threat to our national security with respect to russia if mueller doesn't find one. we need to turn the intelligence committee back to a focus on national security and working with our intelligence community. >> reporter: there are congressional investigations into possible russian collusion during the 2016 campaign, the ones on the house side are led by democrattings who want all of the mueller team's evidence to help them try to advance their probes. but then there are investigations here on the senate side like the one led by richard burr who made a stir when he said he looked at the evidence and he can't find any evidence of campaign collusion with the kremlin. back to you. eric: peter, wheeling have more on the russian threat later in the newscast. arthel: for more on all this, let's bring in john decker, the fox newsradio white house correspondent, who is also an attorney. john, good to see you. >> hi, arthel. arthel: president trump and his team including his son, donald
trump junior, must be breathing a sigh of relief on this report that special counsel mueller is saying no more indictments to come from him. however, should they be on the lookout for the possibility of another legal shoe to drop? >> well, i wouldn't be doing a victory dance just yet, just simply because there's an a announcement from mr. mueller that there are no more indictments coming from his office. there are ongoing investigations, namely in the district attorney's office in the southern district of new york, concerning campaign finance law violations, possible violations, possible insurance fraud, possible tax fraud and of course there was a subpoena that went out within the past few weeks as relates to the inaugural committee, the trump inaugural committee. there are other investigations that are continuing in new york city and in addition to that, you have the investigations which are being conducted by various house democratic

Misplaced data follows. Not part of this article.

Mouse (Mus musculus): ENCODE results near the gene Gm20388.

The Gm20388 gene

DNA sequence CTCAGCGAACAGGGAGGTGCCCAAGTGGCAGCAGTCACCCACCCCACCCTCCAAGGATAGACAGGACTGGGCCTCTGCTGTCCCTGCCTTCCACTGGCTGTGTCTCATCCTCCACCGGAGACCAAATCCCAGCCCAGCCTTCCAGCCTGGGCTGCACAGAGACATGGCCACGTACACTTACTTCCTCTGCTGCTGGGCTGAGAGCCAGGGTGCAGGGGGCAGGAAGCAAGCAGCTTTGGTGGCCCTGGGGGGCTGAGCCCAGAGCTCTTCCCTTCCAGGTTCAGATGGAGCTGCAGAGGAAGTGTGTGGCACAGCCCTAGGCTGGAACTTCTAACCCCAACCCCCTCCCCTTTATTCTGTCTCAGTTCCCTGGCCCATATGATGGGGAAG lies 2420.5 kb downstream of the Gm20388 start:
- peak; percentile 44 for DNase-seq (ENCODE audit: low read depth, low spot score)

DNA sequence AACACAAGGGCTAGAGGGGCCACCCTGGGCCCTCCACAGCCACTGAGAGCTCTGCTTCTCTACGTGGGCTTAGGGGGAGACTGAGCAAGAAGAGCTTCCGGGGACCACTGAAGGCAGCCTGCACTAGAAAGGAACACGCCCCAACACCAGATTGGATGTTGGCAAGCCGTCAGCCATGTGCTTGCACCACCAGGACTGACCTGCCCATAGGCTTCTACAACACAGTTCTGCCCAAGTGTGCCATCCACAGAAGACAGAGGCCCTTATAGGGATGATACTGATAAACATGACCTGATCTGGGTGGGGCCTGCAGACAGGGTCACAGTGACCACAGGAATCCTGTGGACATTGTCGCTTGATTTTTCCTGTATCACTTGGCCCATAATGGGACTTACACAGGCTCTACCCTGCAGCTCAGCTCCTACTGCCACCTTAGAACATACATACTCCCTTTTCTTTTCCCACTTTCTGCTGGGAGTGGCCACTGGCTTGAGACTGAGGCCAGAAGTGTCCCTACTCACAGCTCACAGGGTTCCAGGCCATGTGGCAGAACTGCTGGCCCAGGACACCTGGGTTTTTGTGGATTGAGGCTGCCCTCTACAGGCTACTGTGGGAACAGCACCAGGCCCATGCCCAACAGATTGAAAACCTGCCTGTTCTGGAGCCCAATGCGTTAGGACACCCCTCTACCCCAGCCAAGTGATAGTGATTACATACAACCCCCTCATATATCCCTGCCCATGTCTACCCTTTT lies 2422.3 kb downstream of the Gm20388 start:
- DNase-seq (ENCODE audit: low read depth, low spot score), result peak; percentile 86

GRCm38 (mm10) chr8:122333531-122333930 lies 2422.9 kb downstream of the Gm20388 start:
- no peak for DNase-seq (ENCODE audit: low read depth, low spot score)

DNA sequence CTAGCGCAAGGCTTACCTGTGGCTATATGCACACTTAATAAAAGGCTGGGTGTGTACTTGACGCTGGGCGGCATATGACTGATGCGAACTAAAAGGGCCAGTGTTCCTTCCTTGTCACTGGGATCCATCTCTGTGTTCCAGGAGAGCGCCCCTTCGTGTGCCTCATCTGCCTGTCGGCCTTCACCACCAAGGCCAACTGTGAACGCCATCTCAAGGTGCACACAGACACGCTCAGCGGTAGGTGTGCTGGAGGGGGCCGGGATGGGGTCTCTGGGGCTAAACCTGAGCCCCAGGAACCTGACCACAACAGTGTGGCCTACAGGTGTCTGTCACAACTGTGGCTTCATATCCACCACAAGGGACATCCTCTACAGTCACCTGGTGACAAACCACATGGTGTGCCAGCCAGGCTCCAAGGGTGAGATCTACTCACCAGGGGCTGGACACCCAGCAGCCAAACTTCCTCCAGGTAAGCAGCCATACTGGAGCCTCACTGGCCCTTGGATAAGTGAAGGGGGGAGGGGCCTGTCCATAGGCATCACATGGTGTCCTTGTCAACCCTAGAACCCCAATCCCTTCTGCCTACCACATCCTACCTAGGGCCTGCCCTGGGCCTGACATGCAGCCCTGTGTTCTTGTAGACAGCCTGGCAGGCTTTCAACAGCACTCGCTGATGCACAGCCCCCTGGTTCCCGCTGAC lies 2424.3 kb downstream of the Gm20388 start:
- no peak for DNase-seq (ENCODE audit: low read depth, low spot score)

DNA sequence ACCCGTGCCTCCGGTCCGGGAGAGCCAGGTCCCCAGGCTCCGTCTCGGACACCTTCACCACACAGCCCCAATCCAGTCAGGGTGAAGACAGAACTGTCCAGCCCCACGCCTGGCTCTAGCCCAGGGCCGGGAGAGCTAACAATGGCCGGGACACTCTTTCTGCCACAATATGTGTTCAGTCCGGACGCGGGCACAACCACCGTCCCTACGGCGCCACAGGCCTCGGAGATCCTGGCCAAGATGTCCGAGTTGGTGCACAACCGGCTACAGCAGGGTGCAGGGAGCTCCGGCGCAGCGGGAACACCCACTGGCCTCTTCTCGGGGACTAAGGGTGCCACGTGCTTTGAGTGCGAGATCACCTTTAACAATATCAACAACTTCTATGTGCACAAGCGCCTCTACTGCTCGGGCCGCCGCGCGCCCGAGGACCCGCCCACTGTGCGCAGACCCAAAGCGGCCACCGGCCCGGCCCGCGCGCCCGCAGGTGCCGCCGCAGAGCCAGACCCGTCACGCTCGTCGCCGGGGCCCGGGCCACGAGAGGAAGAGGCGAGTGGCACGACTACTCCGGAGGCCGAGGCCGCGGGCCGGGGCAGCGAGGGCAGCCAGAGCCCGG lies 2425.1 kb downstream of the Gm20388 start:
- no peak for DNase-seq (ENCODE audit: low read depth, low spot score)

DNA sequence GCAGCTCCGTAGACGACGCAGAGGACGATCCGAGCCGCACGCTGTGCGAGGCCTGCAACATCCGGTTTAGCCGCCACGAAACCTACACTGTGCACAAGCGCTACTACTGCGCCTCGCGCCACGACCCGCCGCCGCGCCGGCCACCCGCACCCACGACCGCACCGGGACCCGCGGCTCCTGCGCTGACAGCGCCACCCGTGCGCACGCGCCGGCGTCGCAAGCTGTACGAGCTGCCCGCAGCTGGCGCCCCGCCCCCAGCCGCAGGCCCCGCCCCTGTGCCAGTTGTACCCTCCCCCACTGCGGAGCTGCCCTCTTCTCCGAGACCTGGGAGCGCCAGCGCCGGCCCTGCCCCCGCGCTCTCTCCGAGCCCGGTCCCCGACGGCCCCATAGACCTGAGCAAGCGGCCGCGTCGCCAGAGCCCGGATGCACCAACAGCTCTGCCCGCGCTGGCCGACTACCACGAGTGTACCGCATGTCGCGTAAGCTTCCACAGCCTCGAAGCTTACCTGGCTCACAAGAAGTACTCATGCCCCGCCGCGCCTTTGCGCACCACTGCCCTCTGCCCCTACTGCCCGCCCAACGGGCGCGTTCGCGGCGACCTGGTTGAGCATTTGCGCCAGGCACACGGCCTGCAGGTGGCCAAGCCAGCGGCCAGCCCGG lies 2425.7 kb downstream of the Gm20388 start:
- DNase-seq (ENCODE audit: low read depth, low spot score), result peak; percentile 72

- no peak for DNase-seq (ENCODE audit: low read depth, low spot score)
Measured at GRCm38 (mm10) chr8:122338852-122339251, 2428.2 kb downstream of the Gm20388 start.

controlled committees right here in washington, arthel. arthel: and john, as attorney general pours through the mueller report, the principal conclusions with the assistance of mr. mueller, if need be, also helping out is deputy attorney general, rod rosenstein. how much scrubbing should we anticipate? >> well, there will be likely some scrubbing in the sense that there is likely not going to be the full report handed over to congress. why is that? well, because there's like throw be classified material that is a part of the mueller investigation. that's for reason. the other is, there is likely grand jury information, grand jury testimony under federal law that cannot simply be turned over without any redabbin redacr to the committees in congress that may be requesting it. i don't think they're going to see the full report as the attorney general, bill barr, mentioned, he wants to be as transparent as possible. that is being pretty transparent. of course, there will likely be